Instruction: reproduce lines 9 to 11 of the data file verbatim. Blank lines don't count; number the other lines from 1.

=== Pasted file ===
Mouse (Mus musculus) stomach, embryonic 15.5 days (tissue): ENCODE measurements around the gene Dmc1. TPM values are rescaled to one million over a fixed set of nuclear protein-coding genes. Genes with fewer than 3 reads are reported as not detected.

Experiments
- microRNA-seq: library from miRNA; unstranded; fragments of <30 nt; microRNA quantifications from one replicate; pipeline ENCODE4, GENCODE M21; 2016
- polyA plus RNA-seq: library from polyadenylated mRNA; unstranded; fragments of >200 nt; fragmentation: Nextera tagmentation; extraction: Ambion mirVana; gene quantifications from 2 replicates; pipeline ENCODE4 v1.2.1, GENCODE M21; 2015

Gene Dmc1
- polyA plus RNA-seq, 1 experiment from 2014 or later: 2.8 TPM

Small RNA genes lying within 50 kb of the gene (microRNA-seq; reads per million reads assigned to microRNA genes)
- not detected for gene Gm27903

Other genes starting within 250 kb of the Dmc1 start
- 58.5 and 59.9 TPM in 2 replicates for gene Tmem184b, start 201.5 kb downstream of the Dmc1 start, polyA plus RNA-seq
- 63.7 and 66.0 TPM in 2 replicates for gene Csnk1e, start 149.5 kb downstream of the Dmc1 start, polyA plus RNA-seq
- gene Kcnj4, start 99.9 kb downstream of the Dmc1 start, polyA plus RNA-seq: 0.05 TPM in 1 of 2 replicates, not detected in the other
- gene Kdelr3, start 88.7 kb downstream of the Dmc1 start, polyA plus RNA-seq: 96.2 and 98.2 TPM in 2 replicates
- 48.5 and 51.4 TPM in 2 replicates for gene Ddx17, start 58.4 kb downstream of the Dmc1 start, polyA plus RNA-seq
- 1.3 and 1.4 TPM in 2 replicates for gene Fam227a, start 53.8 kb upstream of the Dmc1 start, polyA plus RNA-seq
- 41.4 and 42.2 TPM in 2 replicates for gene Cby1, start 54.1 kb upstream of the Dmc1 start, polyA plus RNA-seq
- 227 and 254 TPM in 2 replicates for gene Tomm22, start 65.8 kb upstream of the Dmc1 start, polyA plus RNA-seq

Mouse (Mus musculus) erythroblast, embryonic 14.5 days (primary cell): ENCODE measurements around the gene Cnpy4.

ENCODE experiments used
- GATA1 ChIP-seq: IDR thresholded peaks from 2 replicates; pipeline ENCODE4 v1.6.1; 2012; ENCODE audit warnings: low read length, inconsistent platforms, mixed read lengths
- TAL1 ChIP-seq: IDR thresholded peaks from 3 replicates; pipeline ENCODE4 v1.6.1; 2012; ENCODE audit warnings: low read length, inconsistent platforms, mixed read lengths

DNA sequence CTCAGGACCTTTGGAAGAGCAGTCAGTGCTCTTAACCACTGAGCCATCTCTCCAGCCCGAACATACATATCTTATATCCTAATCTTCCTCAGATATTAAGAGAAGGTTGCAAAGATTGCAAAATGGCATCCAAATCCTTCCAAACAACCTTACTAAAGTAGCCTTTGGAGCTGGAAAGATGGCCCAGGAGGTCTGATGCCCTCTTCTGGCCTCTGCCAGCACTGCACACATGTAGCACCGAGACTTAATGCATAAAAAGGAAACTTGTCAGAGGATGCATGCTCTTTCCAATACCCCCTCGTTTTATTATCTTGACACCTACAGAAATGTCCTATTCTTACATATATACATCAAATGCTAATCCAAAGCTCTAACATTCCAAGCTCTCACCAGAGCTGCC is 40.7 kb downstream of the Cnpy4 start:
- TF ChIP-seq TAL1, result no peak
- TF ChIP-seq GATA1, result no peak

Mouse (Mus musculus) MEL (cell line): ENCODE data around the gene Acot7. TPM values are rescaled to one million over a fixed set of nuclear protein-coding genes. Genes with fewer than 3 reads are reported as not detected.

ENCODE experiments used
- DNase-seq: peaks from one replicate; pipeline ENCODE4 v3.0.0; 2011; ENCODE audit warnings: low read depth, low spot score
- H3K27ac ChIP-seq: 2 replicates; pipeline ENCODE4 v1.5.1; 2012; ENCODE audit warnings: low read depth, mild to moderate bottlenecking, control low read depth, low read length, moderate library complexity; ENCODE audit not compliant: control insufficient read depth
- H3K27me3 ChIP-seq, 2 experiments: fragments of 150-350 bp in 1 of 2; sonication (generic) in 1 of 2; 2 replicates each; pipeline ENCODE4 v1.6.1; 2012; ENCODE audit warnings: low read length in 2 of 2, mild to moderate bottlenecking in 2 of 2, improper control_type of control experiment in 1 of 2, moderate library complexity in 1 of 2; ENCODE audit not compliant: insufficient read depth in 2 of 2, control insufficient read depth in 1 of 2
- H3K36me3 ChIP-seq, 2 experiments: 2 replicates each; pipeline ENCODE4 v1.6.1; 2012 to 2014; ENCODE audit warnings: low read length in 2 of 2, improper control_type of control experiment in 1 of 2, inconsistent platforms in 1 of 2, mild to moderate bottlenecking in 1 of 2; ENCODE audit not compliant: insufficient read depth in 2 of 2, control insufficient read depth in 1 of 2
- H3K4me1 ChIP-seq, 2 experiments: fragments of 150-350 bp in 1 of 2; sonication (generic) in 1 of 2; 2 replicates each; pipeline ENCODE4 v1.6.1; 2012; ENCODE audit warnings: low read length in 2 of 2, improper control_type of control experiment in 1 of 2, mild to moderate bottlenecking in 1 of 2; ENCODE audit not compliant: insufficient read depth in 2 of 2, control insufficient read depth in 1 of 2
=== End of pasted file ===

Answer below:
Other genes starting within 250 kb of the Dmc1 start
- 58.5 and 59.9 TPM in 2 replicates for gene Tmem184b, start 201.5 kb downstream of the Dmc1 start, polyA plus RNA-seq
- 63.7 and 66.0 TPM in 2 replicates for gene Csnk1e, start 149.5 kb downstream of the Dmc1 start, polyA plus RNA-seq